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Chancellor: Find new NUJS VC by month-end • Students beg CJI to save college • VC-vacuum nears 1-year birthday

NUJS nearly one year without a proper VC after ouster of PIB
NUJS nearly one year without a proper VC after ouster of PIB

The Chief Justice of India (CJI) Ranjan Gogoi, as NUJS Kolkata’s chancellor, via his nominee has directed the stagnated appointment process of a permanent vice chancellor (VC) to be completed by 28 February 2019, with all other senior administrative appointments, such as registrar and accounts officer, to be appointed by 31 March.

The chancellor’s nominee, Supreme Court justice AK Sikri, had attended a general council meeting (GC) that took place on the day of NUJS’ convocation, on 2 February 2019. Reacting, in-part, to a letter sent to the CJI by NUJS student representatives urging prompter action (see below), Sikri asked the university to expedite the appointments and to begin its faculty recruitment process by March.

The state law minister had also repeated those instructions to the NUJS administration, according to campus sources.

However, the GC is yet to release the minutes of that meeting to the students, continuing a long-standing grievance in the students’ battle to be included in - or at least kept informed of - the opaque decision-making processes of the university.

Case in point: former SJA president Arjun Agarwal, under whose tenure the previous VC Prof Ishwara Bhat resigned from NUJS, had written in The Wire on 31 January of the trials and trying tribulations of bringing transparency into NUJS’ (and other law schools’) affairs via blunt instruments such as Right to Information (RTI) (follow this link for copies of Agarwal’s latest batch of RTIs to NUJS).

To date, NUJS acting VC - former high court justice Amit Talukdar - has not yet called the meeting of the registrar selection committee, which was constituted on 22 December, and includes himself, and the Kolkata-based VCs of the universities of Calcutta and Kazi Nazrul.

SJA pleaded for CJI’s help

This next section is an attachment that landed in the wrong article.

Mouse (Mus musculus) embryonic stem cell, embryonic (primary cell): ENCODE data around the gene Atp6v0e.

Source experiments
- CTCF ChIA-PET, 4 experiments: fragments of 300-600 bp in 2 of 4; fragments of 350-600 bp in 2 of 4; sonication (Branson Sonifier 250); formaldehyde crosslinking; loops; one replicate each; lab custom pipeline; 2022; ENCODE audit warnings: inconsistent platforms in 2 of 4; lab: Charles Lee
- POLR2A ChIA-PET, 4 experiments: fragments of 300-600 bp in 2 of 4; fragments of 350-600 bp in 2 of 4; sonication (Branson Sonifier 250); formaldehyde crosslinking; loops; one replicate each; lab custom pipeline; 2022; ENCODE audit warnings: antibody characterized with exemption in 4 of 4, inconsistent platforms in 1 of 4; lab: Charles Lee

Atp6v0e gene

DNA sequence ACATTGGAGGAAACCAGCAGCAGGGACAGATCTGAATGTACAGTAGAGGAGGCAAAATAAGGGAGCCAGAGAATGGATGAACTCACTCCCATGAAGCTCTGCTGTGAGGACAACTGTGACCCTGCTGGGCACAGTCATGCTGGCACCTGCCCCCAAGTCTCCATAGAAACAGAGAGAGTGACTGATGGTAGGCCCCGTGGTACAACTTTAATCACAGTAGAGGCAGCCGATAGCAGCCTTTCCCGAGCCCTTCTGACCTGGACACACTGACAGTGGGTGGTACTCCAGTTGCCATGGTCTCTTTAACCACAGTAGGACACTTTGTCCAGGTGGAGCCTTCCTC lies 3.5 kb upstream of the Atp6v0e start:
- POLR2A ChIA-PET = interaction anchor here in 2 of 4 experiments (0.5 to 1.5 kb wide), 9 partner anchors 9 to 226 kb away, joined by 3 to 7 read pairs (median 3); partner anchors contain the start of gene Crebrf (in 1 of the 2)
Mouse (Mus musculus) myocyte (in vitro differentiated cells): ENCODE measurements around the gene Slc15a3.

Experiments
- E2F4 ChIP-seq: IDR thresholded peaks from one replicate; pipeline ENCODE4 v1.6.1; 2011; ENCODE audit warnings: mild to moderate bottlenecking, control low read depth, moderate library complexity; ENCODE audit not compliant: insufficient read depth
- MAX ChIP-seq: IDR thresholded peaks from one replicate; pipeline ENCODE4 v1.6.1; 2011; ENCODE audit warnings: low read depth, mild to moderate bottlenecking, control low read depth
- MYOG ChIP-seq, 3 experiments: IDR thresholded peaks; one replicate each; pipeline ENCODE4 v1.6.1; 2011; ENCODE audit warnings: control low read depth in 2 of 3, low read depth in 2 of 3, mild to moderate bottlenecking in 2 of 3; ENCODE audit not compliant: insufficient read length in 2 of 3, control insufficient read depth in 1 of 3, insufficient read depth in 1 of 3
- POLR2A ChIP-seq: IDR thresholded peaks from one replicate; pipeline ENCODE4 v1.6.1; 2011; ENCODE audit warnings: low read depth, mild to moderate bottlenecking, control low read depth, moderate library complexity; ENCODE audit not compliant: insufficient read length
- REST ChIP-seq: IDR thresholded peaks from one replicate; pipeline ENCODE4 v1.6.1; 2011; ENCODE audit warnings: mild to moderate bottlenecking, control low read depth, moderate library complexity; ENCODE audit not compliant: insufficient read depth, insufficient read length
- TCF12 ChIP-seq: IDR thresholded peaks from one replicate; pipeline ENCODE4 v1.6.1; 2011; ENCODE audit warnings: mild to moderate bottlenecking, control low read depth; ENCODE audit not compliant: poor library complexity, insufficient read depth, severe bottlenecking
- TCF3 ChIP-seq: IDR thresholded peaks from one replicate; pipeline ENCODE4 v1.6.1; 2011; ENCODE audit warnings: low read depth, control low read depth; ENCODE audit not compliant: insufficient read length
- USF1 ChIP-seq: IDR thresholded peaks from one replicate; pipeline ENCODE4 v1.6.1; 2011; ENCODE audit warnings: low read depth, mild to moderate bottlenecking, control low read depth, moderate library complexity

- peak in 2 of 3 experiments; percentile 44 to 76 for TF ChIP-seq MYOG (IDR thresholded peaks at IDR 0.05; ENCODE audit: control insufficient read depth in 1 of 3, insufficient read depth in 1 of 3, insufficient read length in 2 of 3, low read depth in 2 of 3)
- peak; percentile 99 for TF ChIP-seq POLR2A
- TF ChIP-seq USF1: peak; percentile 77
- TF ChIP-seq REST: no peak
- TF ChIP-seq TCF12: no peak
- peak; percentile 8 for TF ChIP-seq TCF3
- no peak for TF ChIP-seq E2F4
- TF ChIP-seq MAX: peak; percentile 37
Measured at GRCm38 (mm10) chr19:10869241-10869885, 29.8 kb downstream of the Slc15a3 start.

On 20 December 2018, the Student Juridicial Association (SJA) had sent a 12-page letter (see copy below) to their chancellor and CJI, copied into other officials, asking for intervention in “these times of crisis”.

SJA president Arindum Nayak and vice president Gatha G Namboothiri’s joint letter argued that without assistance from the CJI, a lack of “administrative stability and dynamic leadership”, coupled with the state government’s moves to change the nature of NUJS, “would ensure that the University enters a state of permanent paralysis”.

The state government’s amendment to NUJS’ establishing act in November 2018, would introduce a 30% state quota, relax entrance criteria and give the state government control over student fees.

The SJA said in its letter that the amendment was introduced “without any needful consultation or information with or to the stakeholders - including the faculty, administration and governing bodies”, and “creates severe apprehensions about motivated attack on independent nature of the University”.

Leadership vacuum vs vacuous leadership

NUJS has been under Talukdar’s placeholder administration for nearly a year now, since previous VC Ishwara Bhat’s resignation in April 2018.

Administratively, Talukdar has not done much of note, besides (in the Calcutta high court’s words) being responsible for the “not becoming” and “arbitrary” abrupt nuking of online courses at NUJS.

The process to find a new permanent VC too has gone nowhere, until finally advertising for a new VC in November 2018. Since then, it still seems to have gone nowhere fast. Apprehensions are also real, that the search committee is stacked in favour of finding a replacement that will prove pliable for the West Bengal state government.

On top of that, NLSIU Bangalore, as well as GNLU Gandhinagar, HNLU Raipur and CNLU Patna are looking for VCs now, placing a great strain on a limited talent pool of talented and experienced administrators.

And the longer the appointment process takes, the more like it is that stakeholders, such as students, faculty and alumni, will lose any leverage to ensure that a solid appointment is made that can do justice to NUJS institutional potential: legal education history has shown that it’s not necessarily true that any VC will better than no VC.

SJA representation to CJI to save NUJS

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